The developer may begin taking reservations in the next 30 days, when marketing and reservation sales systems are ready.

The goal is to open July 1, 2019. Depending on various conditions, they may choose to phase in the first 150-200 units at first and complete the balance, depending on the market, in 2020.

The developer will maintain a minimum of 3 month short-term rental period and reserves the right to have a mix of employee, rental and owned units within the development.

The developer may offer some of the units on a rental basis at a cost of $1,500 per month for a 2 bedroom unit, and over $2,000 per month for a 3 bedroom unit. The Trustees noted the costs of rent were not very affordable, given wages paid by most local employers, and observed it would be cheaper to buy a unit.

The town and the developer will need to come to an agreement on the development’s covenants, as a condition of the approval of the Ordinance.

Town searches for better traffic calming measures

Town Manager, Aaron Blair told the Board he’d recently met with the Town’s traffic engineer to talk about options to slow traffic through town. He noted that better crosswalks help, but the flags don’t seem to be slowing people down. Drivers don’t understand they must wait until the pedestrian is all the way through the crosswalk before they resume speeds. Blair stated “as the town continues to develop downtown, better amenities will naturally slow people down”.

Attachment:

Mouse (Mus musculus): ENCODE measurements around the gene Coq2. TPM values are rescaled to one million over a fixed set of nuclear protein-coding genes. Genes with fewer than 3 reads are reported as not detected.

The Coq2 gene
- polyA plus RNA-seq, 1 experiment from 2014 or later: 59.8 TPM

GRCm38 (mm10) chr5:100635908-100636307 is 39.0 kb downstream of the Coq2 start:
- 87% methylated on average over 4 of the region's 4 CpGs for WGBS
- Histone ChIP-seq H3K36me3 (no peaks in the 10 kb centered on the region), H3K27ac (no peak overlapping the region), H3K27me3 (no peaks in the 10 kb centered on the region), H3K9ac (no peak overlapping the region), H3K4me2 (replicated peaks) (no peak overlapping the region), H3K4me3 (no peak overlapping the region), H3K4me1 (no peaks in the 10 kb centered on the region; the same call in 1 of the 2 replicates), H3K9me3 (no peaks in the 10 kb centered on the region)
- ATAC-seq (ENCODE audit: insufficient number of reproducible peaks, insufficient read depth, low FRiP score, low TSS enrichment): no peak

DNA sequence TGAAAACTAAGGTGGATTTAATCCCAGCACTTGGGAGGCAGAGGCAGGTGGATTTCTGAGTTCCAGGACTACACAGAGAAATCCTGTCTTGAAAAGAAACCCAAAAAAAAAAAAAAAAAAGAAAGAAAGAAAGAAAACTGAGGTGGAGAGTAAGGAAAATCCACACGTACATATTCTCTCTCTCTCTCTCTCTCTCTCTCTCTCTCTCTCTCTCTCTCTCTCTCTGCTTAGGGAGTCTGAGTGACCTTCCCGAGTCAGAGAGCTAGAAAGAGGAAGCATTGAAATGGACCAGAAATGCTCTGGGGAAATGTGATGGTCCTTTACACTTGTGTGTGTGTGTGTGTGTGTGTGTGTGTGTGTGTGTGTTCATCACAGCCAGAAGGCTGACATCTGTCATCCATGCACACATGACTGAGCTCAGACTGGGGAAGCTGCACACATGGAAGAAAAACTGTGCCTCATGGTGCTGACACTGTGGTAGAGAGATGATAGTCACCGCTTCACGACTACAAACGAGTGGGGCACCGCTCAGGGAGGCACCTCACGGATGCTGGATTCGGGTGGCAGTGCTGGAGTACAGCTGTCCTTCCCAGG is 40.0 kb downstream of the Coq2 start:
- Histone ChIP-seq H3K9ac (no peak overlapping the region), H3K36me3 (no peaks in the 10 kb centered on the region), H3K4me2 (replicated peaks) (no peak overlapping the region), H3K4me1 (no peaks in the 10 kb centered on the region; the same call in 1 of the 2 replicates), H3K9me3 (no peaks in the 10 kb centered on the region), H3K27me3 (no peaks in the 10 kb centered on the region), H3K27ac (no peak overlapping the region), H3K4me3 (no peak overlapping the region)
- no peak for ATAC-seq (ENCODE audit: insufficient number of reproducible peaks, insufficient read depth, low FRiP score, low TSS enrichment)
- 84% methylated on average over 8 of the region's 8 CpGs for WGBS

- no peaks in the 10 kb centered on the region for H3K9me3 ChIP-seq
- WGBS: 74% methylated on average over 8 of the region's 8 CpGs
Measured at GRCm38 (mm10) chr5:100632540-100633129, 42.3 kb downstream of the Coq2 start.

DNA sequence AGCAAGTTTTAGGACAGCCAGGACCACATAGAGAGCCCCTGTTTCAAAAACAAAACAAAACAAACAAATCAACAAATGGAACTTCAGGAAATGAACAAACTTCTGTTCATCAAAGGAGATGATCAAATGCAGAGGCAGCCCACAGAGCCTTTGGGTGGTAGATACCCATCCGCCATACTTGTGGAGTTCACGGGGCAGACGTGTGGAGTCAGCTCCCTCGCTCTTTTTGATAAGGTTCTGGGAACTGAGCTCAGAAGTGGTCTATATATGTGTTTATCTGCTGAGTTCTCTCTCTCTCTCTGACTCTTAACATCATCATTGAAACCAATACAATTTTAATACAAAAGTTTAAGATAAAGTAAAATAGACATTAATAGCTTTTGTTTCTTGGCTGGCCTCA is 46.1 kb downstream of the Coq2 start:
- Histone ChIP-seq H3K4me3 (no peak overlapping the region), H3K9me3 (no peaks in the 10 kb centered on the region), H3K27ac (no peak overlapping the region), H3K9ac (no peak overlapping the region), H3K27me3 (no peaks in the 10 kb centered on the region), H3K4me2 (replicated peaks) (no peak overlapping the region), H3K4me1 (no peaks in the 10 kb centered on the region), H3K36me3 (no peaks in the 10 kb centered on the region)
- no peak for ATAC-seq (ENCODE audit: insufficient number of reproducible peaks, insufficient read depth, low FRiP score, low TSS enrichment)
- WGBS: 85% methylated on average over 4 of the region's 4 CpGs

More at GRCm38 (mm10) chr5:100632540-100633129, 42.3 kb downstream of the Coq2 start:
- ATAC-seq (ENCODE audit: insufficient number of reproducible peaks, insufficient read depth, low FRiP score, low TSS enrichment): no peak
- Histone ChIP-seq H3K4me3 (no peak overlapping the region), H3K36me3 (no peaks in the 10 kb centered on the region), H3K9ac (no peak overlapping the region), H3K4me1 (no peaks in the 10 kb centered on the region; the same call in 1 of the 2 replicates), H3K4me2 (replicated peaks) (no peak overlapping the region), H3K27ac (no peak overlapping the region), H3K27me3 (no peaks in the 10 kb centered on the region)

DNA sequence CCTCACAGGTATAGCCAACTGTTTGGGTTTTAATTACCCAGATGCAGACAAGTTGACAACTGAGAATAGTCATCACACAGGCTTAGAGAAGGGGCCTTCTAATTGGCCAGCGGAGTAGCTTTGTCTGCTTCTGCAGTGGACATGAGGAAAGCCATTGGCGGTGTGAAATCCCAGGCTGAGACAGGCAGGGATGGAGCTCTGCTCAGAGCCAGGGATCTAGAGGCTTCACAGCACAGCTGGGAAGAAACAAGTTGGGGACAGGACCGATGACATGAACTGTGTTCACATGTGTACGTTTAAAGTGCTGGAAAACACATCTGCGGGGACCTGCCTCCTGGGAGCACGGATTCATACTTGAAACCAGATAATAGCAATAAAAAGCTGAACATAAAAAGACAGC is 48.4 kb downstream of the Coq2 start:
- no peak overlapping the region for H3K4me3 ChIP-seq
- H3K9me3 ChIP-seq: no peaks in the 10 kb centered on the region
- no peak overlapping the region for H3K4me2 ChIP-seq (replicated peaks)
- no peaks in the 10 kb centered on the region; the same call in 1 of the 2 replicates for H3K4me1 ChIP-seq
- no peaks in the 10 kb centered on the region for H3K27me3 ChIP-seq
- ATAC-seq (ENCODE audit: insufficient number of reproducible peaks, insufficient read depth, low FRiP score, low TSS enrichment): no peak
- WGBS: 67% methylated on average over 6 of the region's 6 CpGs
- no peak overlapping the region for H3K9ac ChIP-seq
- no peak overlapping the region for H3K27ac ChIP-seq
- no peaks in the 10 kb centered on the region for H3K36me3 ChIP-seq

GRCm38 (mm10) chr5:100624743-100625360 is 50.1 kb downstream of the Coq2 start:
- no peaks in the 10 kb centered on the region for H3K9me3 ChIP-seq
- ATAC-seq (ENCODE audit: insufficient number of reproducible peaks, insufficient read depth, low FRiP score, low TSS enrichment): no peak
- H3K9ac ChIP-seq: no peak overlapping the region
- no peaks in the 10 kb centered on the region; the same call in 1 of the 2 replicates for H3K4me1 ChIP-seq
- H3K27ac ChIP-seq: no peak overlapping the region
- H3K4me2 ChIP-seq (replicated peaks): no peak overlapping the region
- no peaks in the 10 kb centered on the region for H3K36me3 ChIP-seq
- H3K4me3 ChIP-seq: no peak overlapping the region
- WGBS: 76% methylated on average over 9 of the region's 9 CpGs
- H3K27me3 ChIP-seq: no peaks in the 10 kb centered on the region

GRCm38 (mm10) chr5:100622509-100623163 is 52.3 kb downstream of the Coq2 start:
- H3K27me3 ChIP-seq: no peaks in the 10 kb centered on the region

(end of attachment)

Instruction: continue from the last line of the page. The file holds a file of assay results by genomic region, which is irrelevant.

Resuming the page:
Blair is preparing a Workshop for the next meeting to discuss options. The workshop will be held prior to the August 28th Board of Trustees meeting and public comment will be sought during the workshop.

Update on Museum findings

Blair also discovered that the property where the Moffat Road Railroad Museum is located is part of one large parcel, known as Kaibab Park. The Town would have to subdivide the parcel to consider selling it to the museum, and Blair did not recommend pursuing this option. Blair also found a letter in old files, from the Mayor, dated in 2010, that indicated the Town’s support for the water tap fee. The letter stated the Town would would pay $4,900 for the tap fee, but it was never approved by the board.

Mountain Family Center offers parking lot to Town

Mountain Family Center has approached the Town, offering to make their parking lot a public lot. The Town would stripe it and add signage, but Mountain Family Center would maintain it. The Town will look into engaging in an agreement with the property owner to make the area more ‘community friendly’.

Town negotiating new agreement for building permits